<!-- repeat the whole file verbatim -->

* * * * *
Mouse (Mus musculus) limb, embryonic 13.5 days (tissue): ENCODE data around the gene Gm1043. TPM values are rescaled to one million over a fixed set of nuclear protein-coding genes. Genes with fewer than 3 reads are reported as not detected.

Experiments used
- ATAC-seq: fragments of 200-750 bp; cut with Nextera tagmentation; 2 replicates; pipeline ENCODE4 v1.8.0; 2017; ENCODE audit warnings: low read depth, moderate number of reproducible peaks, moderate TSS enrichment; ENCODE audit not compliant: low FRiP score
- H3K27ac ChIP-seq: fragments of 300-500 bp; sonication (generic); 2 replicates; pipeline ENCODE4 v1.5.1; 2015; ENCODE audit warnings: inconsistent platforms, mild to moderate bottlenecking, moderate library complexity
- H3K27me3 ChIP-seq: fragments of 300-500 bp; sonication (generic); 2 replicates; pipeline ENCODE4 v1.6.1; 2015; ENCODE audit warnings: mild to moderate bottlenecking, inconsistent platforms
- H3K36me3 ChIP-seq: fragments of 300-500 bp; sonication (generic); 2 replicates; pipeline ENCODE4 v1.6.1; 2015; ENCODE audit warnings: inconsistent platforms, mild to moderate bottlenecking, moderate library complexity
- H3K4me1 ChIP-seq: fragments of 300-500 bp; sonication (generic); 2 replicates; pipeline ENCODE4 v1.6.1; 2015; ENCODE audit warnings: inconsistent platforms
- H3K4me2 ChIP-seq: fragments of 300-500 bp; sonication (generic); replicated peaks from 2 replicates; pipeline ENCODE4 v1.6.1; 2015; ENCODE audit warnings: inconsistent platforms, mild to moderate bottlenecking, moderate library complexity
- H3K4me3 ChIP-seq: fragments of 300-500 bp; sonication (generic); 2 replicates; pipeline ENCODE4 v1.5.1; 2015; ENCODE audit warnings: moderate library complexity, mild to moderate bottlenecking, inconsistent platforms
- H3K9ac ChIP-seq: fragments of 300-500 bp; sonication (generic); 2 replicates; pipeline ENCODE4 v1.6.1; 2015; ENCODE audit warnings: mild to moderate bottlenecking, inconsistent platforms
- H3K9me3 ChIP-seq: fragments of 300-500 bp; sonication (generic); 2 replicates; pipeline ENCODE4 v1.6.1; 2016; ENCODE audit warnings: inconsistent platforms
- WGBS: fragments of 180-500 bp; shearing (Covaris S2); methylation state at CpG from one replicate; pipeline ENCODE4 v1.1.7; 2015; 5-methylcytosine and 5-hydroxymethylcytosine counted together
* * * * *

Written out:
Mouse (Mus musculus) limb, embryonic 13.5 days (tissue): ENCODE data around the gene Gm1043. TPM values are rescaled to one million over a fixed set of nuclear protein-coding genes. Genes with fewer than 3 reads are reported as not detected.

Experiments used
- ATAC-seq: fragments of 200-750 bp; cut with Nextera tagmentation; 2 replicates; pipeline ENCODE4 v1.8.0; 2017; ENCODE audit warnings: low read depth, moderate number of reproducible peaks, moderate TSS enrichment; ENCODE audit not compliant: low FRiP score
- H3K27ac ChIP-seq: fragments of 300-500 bp; sonication (generic); 2 replicates; pipeline ENCODE4 v1.5.1; 2015; ENCODE audit warnings: inconsistent platforms, mild to moderate bottlenecking, moderate library complexity
- H3K27me3 ChIP-seq: fragments of 300-500 bp; sonication (generic); 2 replicates; pipeline ENCODE4 v1.6.1; 2015; ENCODE audit warnings: mild to moderate bottlenecking, inconsistent platforms
- H3K36me3 ChIP-seq: fragments of 300-500 bp; sonication (generic); 2 replicates; pipeline ENCODE4 v1.6.1; 2015; ENCODE audit warnings: inconsistent platforms, mild to moderate bottlenecking, moderate library complexity
- H3K4me1 ChIP-seq: fragments of 300-500 bp; sonication (generic); 2 replicates; pipeline ENCODE4 v1.6.1; 2015; ENCODE audit warnings: inconsistent platforms
- H3K4me2 ChIP-seq: fragments of 300-500 bp; sonication (generic); replicated peaks from 2 replicates; pipeline ENCODE4 v1.6.1; 2015; ENCODE audit warnings: inconsistent platforms, mild to moderate bottlenecking, moderate library complexity
- H3K4me3 ChIP-seq: fragments of 300-500 bp; sonication (generic); 2 replicates; pipeline ENCODE4 v1.5.1; 2015; ENCODE audit warnings: moderate library complexity, mild to moderate bottlenecking, inconsistent platforms
- H3K9ac ChIP-seq: fragments of 300-500 bp; sonication (generic); 2 replicates; pipeline ENCODE4 v1.6.1; 2015; ENCODE audit warnings: mild to moderate bottlenecking, inconsistent platforms
- H3K9me3 ChIP-seq: fragments of 300-500 bp; sonication (generic); 2 replicates; pipeline ENCODE4 v1.6.1; 2016; ENCODE audit warnings: inconsistent platforms
- WGBS: fragments of 180-500 bp; shearing (Covaris S2); methylation state at CpG from one replicate; pipeline ENCODE4 v1.1.7; 2015; 5-methylcytosine and 5-hydroxymethylcytosine counted together